While the spring bulbs are in full force outside, there are plenty of blooms inside as well.

Bonnie inspired me to post a photo of the orchids on my windowsill. Most of these started blooming about a month ago, and will continue to bloom for at least another month. I have a couple of others that bloom in the fall, as well.


These are all “grocery store” orchids, most of which I’ve had for at least a year or two. The lady slipper on the left (green and white) is new this year. The others are all Phalaenopsis orchids, which are really pretty easy to grow.

I’ve had good luck with my orchids reblooming and lasting for at least a few years, but even if I didn’t, they’re still a great bargain. If you buy an orchid when the blooms are just starting, and there are a lot of buds, you can pretty much expect 2 to 3 months of flowers. So even if you toss the plant out or give it away when the flowers are gone, it’s still a lot of bloom for the buck.


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Vintage Green

I took my mother to a local dollar store recently. While we were going up and down the aisles, she spotted a bin of brown fun fur yarn, and jokingly said “Look! You can knit me a mink coat!”. A lady further down the aisle gave us a funny look. Did she think my mom was serious? Anyway, next to the fun fur was a bunch of Patons Classic Wool, all the same color – leaf green. I’ve been on a yarn diet since I have so much in my stash, but for a buck a skein? Heck yes. It’s not the most flattering color for my skin tone, but I figured even if I didn’t use it for something, someone would. I could make some baby stuff, or even just give it all to my mom to use for her charity knitting (hats and scarves for the local homeless shelter).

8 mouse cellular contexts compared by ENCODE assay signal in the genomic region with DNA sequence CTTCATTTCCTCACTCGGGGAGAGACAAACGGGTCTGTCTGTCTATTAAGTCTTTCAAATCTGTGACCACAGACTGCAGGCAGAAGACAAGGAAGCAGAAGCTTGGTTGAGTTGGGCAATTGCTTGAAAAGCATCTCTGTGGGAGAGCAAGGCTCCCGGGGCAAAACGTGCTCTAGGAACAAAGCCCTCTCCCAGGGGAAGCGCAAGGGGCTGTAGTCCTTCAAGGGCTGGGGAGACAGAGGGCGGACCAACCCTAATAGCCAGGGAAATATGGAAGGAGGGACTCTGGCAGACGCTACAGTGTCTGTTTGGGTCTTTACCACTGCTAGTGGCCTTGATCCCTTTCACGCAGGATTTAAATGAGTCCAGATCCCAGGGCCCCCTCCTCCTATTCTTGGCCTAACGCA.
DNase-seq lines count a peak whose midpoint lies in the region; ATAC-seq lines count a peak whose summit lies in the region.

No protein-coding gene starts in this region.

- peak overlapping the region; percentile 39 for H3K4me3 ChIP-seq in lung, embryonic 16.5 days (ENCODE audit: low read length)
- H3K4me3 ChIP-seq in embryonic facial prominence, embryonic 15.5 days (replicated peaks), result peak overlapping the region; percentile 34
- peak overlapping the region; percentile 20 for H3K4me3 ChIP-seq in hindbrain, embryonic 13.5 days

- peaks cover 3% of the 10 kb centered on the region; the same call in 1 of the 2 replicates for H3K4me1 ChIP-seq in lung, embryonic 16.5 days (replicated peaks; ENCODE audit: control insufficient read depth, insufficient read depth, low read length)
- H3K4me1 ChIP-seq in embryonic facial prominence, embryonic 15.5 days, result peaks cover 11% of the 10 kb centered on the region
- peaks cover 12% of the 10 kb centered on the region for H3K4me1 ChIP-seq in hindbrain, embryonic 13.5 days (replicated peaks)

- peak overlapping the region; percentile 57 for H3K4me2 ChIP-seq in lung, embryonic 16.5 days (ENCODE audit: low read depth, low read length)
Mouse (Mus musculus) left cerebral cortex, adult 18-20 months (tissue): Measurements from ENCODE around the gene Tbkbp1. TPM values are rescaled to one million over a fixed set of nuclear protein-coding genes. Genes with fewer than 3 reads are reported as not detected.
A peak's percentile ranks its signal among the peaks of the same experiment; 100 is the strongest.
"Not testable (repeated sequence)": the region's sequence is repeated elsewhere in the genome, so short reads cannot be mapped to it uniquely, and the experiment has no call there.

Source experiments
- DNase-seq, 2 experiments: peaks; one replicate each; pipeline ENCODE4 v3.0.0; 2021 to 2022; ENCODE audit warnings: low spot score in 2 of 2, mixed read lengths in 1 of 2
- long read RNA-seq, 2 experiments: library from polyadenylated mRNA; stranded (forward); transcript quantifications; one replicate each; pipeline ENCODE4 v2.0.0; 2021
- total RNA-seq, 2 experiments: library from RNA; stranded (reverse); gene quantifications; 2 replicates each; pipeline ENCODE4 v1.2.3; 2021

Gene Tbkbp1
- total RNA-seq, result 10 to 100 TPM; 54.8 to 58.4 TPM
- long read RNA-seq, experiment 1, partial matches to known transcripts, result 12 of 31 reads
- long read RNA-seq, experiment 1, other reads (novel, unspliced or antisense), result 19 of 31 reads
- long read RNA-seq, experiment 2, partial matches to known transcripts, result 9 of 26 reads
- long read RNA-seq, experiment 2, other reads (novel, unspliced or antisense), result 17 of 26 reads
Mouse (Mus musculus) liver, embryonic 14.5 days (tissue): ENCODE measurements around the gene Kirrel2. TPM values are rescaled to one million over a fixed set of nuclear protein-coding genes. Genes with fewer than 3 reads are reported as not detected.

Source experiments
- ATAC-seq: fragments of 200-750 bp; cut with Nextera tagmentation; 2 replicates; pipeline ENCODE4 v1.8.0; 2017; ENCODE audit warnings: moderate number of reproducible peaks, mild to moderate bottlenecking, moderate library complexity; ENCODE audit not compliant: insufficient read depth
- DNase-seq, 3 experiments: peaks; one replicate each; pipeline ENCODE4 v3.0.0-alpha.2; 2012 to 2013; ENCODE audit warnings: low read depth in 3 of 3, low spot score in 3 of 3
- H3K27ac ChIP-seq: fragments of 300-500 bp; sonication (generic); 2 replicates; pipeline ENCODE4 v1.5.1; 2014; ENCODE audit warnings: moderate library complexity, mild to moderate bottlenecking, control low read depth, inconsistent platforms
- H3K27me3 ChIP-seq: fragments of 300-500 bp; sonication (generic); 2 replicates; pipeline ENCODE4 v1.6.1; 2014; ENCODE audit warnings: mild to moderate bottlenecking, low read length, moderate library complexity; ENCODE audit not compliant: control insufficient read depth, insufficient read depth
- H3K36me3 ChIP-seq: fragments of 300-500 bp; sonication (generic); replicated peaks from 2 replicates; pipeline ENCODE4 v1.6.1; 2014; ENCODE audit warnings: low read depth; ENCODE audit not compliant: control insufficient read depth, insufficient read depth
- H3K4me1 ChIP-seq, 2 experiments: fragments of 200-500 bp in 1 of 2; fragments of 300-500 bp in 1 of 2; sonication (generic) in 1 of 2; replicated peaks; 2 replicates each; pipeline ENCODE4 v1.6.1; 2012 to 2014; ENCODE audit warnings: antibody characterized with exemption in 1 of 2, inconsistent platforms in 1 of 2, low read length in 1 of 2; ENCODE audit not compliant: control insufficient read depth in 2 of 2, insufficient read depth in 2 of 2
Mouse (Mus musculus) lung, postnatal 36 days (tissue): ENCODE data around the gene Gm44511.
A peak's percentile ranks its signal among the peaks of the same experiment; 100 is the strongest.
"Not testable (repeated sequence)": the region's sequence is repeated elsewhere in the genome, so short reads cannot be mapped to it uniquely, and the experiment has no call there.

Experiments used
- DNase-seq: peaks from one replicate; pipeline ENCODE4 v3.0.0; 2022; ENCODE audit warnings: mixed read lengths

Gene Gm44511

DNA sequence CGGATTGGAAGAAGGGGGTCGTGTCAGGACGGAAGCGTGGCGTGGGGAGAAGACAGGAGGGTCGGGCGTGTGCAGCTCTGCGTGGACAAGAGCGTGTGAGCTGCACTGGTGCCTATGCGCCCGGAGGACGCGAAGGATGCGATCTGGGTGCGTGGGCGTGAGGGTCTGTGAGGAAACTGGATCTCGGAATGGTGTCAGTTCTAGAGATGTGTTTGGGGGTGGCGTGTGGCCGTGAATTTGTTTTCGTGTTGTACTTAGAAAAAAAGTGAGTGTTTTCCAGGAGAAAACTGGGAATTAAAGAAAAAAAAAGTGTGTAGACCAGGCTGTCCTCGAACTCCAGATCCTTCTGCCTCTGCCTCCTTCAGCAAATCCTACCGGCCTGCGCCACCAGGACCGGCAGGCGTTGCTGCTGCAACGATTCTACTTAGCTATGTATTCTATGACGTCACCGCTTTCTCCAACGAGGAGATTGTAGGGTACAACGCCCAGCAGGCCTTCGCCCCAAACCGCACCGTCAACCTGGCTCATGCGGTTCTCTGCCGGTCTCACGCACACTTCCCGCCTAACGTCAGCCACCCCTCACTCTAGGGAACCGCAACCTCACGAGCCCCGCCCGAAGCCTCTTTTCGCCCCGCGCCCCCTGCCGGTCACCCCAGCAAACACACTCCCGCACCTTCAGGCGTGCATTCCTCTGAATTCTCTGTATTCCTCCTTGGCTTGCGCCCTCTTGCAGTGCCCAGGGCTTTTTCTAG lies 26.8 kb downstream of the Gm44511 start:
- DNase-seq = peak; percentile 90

They had 20 skeins, so I bought them all. Over the next couple of days I checked out some of the other stores in the same chain, but none of them had yarn.

I didn’t really expect to like the yarn all that much – I loved the old Patons Classic Wool, but had heard it wasn’t as good since they moved production from Canada to Turkey. But I played around with it and did some swatches – and I really like it. It feels much nicer than Cascade 220, and doesn’t really seem much different from the older version.

I figured that if I made a cardigan, or mixed it with white in a stranded/striped sweater, the color might not be that bad on me. But there was so much of it! That’s when I had the idea to double it and use it as super-bulky yarn. I browsed through my patterns, and came up with a Bernat pattern booklet from 1966. I’ve been wanting to make some of those old patterns. The doubled worsted yarn gave exactly the right gauge, so I started on one of the patterns.

It’s big and bright and very green, but so far I like it.

Vintage Green

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That snow we had in my last post sure didn’t last long. By the next day, most of it was gone. It’s been in the 70’s for the last few days – beautiful enough for grilling and dining on the patio, and drinking lemonade on the front porch.

With spring comes yard cleanup, which has been keeping me busy for a few days. The garden is looking great with all of the crocus, daffodils, and violets in bloom.


Last year I planted a couple of varieties of dwarf narcissus. They’re so cute!


But my little garden is nowhere near as spectacular as the ones at Red Butte Garden this year. I love going there for walks and enjoying whatever’s in bloom during the year:

spring bulbs